Advocating for empathy


Dr. Marc A. Brackett discusses well-being and emotional intelligence in students.

The annual Walnut Valley Unified School District Parent Symposium, broadcast live on YouTube on Oct. 23, focused on educating parents about their childrens’ emotional well-being.

This year’s presentation featured Dr. Marc A. Brackett, a research psychologist and the Founding Director of the Yale Center for Emotional Intelligence, as well as a Professor in the Child Study Center at Yale University.

Brackett’s presentation, “Permission to Feel,” centered on the power of emotional intelligence and the importance of children learning to express their feelings through their words. 

 “It’s interesting, isn’t it? We have a vocabulary for things like science and math. I do a lot of work in the tech industry, and they have so many words to describe their programs. But yet, when I say, ‘How are you feeling?’ It’s like, ‘Uh, fine’,” Brackett said.

As an exercise, he displayed a mood meter that featured only colors, then asked the audience which color they were feeling. 

“It may seem like a simple question,” he said. “But we find most people in our research have trouble finding the words.”

Brackett emphasized the idea that, in order for parents to help, children need to feel comfortable talking to them. He described the ideal parent as one who possesses “Permission to Feel ” characteristics, including compassion, empathy, as well as being non judgmental and supportive.

He also discussed the difference between “emotion scientists” and “emotion judges,” with the former referring to individuals who are more open-minded, curious and reflective while the latter relates to those who are more critical and tend to ignore emotions; he concluded that children are more likely to talk about their feelings if their parents are “emotion scientists” rather than “emotion judges.”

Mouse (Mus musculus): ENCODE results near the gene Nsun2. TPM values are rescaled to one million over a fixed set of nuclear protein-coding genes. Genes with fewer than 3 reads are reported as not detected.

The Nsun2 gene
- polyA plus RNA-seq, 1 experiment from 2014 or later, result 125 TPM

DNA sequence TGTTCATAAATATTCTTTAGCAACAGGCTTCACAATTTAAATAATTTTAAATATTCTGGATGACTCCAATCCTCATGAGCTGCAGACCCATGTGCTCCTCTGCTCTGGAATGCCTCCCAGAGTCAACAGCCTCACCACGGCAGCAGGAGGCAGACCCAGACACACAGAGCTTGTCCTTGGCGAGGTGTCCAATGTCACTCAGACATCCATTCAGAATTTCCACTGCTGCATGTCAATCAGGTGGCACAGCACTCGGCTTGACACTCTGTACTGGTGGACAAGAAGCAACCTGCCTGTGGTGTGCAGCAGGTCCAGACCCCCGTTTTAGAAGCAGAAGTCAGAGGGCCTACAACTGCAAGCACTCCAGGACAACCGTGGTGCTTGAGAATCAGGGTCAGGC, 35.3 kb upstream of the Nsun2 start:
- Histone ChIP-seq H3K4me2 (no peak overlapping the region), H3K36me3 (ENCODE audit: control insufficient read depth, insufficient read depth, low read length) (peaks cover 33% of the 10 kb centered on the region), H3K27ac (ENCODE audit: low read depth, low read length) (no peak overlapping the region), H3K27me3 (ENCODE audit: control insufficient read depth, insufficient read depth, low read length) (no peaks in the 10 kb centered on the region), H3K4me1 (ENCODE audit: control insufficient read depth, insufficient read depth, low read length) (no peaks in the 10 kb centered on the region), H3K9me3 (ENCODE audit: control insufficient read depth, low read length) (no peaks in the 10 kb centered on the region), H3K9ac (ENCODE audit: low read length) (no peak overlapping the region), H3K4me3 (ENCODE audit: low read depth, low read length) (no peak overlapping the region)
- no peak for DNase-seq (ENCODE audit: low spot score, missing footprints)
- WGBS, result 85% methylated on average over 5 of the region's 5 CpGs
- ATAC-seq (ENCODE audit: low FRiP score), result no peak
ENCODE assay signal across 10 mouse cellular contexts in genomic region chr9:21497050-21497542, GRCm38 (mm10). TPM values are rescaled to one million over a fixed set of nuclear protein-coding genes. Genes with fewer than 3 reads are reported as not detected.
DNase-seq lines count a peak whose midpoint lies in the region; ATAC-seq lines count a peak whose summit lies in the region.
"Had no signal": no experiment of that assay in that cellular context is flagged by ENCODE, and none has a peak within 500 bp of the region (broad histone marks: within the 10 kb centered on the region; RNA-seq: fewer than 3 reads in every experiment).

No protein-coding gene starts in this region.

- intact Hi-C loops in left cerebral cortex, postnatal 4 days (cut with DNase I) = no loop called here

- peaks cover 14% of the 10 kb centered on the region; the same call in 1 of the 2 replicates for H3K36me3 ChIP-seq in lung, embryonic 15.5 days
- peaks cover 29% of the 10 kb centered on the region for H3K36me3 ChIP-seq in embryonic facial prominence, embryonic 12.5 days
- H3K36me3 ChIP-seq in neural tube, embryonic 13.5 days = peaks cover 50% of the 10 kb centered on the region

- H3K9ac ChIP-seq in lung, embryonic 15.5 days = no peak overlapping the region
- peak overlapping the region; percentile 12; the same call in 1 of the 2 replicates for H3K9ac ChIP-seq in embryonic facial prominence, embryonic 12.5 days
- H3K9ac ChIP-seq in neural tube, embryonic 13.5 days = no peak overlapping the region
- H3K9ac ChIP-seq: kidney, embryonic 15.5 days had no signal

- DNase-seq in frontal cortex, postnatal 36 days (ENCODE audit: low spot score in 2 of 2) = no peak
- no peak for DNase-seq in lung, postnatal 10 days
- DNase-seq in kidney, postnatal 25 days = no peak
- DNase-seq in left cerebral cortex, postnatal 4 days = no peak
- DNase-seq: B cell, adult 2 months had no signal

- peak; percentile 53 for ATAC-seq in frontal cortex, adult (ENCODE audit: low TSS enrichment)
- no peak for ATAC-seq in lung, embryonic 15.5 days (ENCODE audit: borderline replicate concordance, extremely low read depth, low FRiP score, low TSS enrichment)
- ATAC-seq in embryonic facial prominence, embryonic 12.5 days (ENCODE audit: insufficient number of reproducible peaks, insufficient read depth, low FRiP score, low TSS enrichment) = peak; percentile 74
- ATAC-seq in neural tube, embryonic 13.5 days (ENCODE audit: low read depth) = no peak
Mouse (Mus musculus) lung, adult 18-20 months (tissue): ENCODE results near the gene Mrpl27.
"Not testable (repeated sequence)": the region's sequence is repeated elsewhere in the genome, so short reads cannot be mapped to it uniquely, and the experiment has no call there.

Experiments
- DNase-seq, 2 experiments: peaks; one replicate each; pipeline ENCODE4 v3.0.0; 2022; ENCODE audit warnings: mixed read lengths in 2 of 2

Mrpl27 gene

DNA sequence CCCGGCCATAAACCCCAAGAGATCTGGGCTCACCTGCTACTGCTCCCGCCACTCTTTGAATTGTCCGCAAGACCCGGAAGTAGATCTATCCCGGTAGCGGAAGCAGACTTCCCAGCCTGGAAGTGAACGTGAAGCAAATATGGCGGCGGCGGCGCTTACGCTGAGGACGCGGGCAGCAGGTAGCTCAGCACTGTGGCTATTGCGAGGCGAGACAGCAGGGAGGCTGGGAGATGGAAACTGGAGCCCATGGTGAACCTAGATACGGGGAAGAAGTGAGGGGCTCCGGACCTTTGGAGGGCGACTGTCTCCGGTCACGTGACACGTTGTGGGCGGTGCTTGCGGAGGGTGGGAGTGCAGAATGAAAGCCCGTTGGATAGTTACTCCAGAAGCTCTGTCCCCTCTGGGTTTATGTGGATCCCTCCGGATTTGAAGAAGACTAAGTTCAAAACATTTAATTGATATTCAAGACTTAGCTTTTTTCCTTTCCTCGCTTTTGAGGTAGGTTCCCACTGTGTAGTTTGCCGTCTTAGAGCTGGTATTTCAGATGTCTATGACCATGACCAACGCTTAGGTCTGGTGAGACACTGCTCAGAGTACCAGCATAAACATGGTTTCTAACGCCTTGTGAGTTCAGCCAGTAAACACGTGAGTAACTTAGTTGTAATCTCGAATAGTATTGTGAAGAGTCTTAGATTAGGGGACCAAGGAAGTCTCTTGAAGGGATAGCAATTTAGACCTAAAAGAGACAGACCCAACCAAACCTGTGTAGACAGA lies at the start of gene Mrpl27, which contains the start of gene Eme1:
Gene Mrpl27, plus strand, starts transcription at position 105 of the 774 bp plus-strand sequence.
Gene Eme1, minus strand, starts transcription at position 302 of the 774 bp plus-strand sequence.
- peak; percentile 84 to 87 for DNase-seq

“Your children are watching you,” Brackett said. “Your children are listening to you. So I ask all of you, are you role models for being an emotion scientist? Or are you role models for being an emotion judge?”

To expand on the importance of recognizing emotions in oneself and others, Brackett played a facial expression guessing game with the parents. The game demonstrated the parents’ need to build relationships with their children and encourage open communication.

“So what I’m here to tell you is that we overestimate our skill at reading our children [and] overestimate our skill at reading most people in the world around us,” Brackett said. “The only way to get to know how your child is feeling is to build a relationship with them and have those conversations about how they’re feeling.”

Additionally, he stressed the significance of maintaining balance when it comes to academic performance and mental health. 

“There is another side of the report card,” Brackett said. “That other side is called emotional intelligence. We need these skills to achieve our dreams in life.”